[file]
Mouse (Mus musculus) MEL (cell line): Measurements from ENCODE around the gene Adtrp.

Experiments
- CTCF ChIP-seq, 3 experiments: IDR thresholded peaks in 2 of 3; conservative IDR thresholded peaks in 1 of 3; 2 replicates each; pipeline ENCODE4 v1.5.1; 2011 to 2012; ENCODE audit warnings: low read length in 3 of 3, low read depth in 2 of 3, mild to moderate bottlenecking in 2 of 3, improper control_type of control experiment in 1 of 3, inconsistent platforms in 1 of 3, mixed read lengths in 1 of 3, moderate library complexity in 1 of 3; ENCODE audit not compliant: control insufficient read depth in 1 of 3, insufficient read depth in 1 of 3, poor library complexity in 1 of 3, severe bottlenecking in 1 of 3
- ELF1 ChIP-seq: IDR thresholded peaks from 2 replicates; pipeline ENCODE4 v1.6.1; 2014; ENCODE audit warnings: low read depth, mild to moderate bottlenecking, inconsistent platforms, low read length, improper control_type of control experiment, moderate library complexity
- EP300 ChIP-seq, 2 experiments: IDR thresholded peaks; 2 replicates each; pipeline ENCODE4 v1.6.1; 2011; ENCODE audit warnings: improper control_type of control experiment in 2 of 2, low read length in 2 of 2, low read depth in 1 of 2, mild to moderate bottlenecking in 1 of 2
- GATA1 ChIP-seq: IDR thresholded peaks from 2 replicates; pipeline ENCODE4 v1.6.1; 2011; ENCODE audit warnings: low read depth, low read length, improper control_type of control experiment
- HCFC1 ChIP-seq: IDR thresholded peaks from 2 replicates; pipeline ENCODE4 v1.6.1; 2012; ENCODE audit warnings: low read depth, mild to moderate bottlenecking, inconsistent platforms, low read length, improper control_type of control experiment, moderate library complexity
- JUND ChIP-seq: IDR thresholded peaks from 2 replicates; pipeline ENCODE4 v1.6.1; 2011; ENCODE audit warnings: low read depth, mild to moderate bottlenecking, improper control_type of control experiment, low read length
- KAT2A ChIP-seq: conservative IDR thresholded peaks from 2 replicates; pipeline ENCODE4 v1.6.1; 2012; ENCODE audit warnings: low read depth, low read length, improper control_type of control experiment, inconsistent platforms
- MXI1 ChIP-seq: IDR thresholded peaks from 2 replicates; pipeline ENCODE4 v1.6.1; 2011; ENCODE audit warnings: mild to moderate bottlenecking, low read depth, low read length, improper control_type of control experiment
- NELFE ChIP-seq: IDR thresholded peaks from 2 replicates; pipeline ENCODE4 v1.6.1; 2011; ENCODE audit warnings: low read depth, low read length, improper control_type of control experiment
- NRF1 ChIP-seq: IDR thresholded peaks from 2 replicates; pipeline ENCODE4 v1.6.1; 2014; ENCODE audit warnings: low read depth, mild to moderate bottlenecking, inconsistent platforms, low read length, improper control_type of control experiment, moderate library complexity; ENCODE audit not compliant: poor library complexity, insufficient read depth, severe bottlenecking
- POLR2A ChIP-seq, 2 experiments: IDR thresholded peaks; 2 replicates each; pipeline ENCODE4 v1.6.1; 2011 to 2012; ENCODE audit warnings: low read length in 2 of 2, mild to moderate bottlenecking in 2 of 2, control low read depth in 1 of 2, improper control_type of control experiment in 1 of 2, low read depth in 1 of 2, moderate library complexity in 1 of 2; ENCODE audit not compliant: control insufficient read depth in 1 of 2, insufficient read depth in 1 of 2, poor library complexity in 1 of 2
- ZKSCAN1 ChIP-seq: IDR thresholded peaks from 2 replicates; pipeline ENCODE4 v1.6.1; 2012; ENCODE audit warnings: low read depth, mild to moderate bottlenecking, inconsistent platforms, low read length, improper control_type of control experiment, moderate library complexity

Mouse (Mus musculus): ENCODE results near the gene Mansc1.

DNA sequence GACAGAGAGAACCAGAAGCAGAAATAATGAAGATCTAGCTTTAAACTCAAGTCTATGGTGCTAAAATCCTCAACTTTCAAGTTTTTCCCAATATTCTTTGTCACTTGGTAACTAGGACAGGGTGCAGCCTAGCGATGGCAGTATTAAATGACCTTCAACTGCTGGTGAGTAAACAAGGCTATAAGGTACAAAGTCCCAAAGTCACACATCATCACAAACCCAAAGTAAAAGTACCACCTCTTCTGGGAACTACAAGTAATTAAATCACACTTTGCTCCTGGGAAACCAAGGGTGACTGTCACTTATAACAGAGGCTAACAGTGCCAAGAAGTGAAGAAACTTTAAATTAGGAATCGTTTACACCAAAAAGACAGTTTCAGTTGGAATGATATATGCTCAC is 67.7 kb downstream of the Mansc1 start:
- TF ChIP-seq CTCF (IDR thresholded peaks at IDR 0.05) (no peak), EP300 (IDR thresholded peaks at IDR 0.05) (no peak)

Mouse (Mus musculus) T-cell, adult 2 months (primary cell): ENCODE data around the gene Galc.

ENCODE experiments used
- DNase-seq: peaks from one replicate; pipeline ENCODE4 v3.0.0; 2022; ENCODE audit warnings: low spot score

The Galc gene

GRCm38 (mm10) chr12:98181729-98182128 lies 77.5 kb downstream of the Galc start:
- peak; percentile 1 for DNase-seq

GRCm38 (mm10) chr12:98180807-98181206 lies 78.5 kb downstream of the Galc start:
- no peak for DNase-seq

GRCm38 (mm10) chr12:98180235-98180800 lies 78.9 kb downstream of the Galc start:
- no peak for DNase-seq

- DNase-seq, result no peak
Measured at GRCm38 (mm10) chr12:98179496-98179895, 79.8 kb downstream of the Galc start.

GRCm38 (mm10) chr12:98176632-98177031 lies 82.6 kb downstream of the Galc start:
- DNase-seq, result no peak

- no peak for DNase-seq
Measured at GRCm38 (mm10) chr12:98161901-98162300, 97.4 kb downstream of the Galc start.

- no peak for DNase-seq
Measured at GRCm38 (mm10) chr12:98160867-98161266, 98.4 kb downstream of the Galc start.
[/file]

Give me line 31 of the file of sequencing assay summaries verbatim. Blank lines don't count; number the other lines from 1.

- DNase-seq, result no peak